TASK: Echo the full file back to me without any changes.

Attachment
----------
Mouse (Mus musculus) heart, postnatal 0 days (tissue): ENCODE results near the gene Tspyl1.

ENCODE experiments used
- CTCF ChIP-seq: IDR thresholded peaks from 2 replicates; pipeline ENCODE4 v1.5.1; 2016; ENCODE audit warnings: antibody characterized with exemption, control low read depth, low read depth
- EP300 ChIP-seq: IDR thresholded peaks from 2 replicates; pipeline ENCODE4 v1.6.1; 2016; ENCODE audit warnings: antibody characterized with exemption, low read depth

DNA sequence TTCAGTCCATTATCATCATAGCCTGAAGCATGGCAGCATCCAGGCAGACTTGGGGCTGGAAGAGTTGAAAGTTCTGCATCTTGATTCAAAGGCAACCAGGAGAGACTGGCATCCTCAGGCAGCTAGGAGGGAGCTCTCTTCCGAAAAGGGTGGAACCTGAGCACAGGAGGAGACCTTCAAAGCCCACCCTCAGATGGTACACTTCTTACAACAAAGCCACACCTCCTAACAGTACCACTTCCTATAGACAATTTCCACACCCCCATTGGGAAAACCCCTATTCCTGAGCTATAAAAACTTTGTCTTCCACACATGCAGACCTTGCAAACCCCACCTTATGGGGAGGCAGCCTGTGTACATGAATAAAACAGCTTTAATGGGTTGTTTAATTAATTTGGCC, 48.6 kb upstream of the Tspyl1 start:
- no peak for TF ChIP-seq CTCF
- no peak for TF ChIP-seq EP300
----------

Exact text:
Mouse (Mus musculus) heart, postnatal 0 days (tissue): ENCODE results near the gene Tspyl1.

ENCODE experiments used
- CTCF ChIP-seq: IDR thresholded peaks from 2 replicates; pipeline ENCODE4 v1.5.1; 2016; ENCODE audit warnings: antibody characterized with exemption, control low read depth, low read depth
- EP300 ChIP-seq: IDR thresholded peaks from 2 replicates; pipeline ENCODE4 v1.6.1; 2016; ENCODE audit warnings: antibody characterized with exemption, low read depth

DNA sequence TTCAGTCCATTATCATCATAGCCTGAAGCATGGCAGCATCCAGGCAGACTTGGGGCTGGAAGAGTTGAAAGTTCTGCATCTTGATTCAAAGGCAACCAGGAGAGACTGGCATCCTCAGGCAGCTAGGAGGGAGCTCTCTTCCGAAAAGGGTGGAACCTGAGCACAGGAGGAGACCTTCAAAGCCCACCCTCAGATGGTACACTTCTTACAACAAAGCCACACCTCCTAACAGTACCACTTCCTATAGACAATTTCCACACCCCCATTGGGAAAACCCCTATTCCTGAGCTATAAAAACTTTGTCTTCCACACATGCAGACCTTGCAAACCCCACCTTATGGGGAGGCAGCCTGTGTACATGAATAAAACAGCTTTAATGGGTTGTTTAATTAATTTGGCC, 48.6 kb upstream of the Tspyl1 start:
- no peak for TF ChIP-seq CTCF
- no peak for TF ChIP-seq EP300